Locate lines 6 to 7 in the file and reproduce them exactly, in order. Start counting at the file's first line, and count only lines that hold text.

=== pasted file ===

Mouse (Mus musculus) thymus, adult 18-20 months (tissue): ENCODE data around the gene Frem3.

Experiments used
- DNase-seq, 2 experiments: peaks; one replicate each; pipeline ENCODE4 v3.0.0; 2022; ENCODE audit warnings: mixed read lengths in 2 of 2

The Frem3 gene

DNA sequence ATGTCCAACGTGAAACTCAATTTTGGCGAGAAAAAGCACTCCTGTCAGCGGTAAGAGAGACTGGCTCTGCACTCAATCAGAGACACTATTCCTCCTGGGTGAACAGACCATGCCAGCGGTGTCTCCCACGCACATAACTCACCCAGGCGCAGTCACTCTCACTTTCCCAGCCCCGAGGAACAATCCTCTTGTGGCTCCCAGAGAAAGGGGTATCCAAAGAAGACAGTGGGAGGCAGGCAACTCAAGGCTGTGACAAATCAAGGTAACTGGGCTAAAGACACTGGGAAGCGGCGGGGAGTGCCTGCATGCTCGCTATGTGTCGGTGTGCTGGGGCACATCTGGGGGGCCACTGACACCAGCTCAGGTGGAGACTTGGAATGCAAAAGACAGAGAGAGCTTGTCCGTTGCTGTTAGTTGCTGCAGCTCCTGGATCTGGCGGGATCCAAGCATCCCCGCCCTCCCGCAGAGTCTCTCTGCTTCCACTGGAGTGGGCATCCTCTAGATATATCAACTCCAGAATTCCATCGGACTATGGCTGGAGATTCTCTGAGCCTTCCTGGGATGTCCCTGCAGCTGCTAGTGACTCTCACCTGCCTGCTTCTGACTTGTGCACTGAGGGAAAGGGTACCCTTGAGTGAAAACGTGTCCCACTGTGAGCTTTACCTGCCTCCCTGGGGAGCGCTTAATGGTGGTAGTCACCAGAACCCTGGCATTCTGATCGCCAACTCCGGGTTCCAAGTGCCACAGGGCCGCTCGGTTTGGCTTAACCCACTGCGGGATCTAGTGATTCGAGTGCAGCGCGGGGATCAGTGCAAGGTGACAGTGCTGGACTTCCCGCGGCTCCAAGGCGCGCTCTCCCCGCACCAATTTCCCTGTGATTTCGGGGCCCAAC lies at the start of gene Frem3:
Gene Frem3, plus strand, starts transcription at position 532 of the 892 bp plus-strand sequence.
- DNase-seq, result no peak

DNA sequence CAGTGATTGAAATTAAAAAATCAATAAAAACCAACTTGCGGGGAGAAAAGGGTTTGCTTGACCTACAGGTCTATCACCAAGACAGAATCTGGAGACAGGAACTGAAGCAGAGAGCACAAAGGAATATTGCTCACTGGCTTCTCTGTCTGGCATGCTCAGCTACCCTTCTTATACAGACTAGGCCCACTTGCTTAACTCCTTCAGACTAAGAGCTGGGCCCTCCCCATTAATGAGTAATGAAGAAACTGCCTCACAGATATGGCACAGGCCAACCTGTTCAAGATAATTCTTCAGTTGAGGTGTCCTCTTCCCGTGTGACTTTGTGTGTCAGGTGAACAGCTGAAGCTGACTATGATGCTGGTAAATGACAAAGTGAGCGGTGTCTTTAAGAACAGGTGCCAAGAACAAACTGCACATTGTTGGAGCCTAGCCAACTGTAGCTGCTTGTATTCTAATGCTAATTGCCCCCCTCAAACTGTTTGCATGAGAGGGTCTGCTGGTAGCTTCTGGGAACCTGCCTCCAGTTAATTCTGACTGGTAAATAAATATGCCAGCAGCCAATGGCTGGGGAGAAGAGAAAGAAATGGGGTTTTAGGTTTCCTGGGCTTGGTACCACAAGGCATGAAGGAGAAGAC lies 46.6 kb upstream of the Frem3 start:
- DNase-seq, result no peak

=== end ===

Gene Frem3, plus strand, starts transcription at position 532 of the 892 bp plus-strand sequence.
- DNase-seq, result no peak